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The Lancer Link

Demystifying the Republican primaries

In November, one GOP presidential candidate will take the Republican mantle and run against current President Barack Obama for the seat in the Oval Office. President Obama has time to prepare for the battle for his position, but for the Republican Candidates the fight for the party’s nomination is on already.

The candidates in this year’s Republican primary are Newt Gingrich, Rick Santorum, Mitt Romney and Ron Paul. Their tour has taken them to eight states on their quest for the nomination. The current leader in the GOP primary with 112 total delegates is Mitt Romney. He has won fewer states in the popular votes, however, to Rick Santorum (72 delegates). Gingrich follows, hanging on with 32 delegates. In last place, is Ron Paul who has pulled only 9 delegates and has not won the popular vote in any state.

“Ron Paul’s [main support] is through his anti war beliefs, which is attracting the youth vote,” senior Yujia Pan said. “It’s ironic because he’s the oldest candidate.”

The main thing to remember in understanding the primaries is this: the popular vote does not guarantee that the Republican delegates for that state will vote for that candidate. Some states do require that delegates vote for the popular winners.  In others, the delegates choose at their own discretion. Regardless, teen voters should hit the polls.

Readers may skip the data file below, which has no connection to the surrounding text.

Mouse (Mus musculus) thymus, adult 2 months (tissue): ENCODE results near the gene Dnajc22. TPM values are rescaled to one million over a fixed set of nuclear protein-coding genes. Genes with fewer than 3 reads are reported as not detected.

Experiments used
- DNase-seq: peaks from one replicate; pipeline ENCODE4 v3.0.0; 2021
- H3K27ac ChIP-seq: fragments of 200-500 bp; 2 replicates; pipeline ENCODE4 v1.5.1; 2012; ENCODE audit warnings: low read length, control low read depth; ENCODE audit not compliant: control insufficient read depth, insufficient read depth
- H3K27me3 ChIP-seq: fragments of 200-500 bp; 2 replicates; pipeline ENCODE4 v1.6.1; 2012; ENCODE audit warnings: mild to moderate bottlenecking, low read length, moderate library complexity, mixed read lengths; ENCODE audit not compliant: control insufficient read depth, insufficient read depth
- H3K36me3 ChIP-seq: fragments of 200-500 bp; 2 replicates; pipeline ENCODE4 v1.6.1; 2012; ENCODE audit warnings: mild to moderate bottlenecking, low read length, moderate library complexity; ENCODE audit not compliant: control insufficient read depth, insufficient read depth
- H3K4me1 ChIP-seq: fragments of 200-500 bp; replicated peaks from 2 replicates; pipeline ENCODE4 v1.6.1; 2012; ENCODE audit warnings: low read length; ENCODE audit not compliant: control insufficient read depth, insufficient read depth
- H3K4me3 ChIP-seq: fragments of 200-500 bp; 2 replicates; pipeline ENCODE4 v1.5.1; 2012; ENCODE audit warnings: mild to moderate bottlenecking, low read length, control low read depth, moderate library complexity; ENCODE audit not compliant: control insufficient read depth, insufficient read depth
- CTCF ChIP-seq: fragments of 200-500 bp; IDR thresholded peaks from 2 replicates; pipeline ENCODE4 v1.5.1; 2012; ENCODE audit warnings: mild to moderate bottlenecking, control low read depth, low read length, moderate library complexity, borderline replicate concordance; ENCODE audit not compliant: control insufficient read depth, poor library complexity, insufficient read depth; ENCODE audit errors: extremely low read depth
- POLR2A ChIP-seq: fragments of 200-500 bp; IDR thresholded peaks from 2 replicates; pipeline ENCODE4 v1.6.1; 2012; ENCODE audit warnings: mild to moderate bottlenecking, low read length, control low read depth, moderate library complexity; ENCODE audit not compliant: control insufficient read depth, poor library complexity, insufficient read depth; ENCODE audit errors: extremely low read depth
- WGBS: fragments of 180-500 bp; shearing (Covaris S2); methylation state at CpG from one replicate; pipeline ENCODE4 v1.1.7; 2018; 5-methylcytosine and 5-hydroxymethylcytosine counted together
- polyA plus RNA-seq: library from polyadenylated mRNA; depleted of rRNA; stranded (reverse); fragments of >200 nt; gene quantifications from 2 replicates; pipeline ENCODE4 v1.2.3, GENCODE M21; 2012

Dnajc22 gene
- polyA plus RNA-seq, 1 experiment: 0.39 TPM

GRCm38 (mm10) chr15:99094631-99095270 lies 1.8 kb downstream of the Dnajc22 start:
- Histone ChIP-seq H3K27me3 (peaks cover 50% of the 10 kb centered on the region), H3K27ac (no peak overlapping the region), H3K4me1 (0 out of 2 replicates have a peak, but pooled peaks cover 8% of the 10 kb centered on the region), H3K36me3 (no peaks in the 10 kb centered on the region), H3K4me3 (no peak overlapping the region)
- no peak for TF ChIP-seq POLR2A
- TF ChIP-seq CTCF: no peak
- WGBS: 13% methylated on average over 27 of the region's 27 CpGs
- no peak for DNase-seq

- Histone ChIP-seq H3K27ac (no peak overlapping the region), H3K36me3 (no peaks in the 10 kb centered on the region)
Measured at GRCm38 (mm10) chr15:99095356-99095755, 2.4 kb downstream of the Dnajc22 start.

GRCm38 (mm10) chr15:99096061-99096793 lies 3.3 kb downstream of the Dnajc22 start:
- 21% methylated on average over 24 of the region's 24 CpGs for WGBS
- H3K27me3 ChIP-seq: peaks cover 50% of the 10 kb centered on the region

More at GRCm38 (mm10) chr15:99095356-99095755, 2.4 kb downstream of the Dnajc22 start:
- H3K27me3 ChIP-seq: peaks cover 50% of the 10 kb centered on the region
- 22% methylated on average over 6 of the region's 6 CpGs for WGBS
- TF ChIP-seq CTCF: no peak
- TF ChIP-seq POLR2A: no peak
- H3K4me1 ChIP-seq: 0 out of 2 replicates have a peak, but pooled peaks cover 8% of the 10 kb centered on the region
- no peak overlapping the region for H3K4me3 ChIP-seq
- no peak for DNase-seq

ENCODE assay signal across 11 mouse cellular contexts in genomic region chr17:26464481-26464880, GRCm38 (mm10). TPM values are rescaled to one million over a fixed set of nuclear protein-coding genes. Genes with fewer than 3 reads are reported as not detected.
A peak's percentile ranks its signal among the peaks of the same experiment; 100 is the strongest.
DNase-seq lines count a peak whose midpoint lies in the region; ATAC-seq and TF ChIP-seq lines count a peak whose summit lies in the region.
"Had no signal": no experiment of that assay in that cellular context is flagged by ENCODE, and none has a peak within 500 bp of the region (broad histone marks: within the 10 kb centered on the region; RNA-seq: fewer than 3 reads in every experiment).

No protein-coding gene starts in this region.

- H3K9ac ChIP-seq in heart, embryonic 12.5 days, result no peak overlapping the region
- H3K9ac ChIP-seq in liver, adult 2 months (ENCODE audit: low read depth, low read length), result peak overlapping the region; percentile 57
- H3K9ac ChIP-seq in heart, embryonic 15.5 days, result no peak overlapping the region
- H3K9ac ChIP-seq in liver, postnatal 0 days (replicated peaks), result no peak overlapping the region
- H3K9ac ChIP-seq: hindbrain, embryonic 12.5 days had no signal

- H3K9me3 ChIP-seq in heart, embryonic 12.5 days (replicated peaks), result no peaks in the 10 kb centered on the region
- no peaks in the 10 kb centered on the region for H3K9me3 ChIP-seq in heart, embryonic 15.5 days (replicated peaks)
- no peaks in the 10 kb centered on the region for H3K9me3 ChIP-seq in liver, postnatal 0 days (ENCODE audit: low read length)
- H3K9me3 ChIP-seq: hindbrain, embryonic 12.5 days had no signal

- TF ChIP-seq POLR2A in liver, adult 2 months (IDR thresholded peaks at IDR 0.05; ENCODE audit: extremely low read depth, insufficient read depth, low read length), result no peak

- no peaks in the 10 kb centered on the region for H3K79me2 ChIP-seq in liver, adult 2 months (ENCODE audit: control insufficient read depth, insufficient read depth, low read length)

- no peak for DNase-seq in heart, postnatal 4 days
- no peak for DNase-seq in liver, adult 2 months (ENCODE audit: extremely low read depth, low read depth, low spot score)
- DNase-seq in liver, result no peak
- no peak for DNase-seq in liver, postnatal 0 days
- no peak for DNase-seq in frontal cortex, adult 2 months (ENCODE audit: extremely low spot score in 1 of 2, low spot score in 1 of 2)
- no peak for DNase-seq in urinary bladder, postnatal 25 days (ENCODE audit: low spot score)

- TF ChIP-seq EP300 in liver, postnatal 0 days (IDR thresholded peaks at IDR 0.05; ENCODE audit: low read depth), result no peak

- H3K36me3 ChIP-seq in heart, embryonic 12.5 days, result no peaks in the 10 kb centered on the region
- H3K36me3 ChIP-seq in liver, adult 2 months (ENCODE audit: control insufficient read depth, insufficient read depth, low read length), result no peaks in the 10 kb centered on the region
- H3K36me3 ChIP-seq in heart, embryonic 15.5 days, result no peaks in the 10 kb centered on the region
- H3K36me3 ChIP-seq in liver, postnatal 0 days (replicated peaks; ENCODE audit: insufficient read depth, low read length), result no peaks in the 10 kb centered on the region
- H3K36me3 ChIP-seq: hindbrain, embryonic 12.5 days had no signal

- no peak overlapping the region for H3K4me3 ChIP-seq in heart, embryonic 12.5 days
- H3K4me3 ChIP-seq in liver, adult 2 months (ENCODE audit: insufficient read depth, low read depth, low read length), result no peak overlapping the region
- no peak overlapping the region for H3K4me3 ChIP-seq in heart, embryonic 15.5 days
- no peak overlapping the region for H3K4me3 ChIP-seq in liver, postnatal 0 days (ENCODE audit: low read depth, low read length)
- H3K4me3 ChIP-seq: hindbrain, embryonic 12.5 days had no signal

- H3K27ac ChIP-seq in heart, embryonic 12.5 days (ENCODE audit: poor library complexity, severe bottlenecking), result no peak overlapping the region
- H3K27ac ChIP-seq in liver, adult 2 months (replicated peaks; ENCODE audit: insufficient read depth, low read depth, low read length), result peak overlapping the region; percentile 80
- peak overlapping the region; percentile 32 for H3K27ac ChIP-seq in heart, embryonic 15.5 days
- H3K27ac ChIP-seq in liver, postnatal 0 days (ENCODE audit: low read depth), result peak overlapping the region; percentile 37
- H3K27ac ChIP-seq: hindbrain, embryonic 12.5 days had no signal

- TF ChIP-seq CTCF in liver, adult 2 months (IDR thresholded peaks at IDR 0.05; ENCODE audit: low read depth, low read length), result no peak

“Definitely [young people] should vote,” Pan said. “The youth voters have different goals and unless they get out there, they won’t be represented.”

Mitt Romney has the support of the great majority due to his moral appeal to the U.S. public, but as Republican, the conservative vote is important, and in that respect Santorum may have him beat. Mitt Romney’s greatest support comes from his ideas on jobs and economy. The slogan: “We have a moral responsibility not to spend more than we take in,” best sums up Romney’s appeal. His religious identification has also gained him support.

“I personally think all the [religious issues] came out in ’08,” said Pan.

However, his more moderate stances on gay rights, abortion and his similar health care reforms to Obama’s during his stint as Massachusetts’ governor concerns right wing Republicans.

Conservative voters look to Santorum and Gingrich as the protectors of the old right wing policies. Romney’s lack of conservative support prevented him from winning the nomination in 2008. Santorum, the self- proclaimed ‘True Conservative’ is certainly still in the race and is stealing the more conservative votes out from under Romney.

“Republicans don’t trust Romney,” senior Sara Rubenstein said. “As a governor he was much more moderate.”

Santorum’s main struggle will be his lack of name recognition outside of his native Pennsylvania, compared to Romney, who has run for the presidency before. Certainly, Gingrich and Ron Paul are not out with plenty of race left ahead, on the contrary Gingrich could make a surprise resurgence.

“It’s early to say that it’s a race between the leaders,” Rubenstein said. “Gingrich could be back”

It will come down again to the support that both candidates can draw in their weak areas to determine the winner: Santorum winning the Independent voters and Romney the Conservatives.

“Romney has the benefit of experience,” Pan said. “But in the end it’s all about electability.”

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About the Contributor
Shon Cagungun, staff writer
Shon Cagungun is a senior and will be blogging for Lancer Link from his new home in Hawaii.  The staff misses Shon greatly but we are glad he will still get to share his writing with us.

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Demystifying the Republican primaries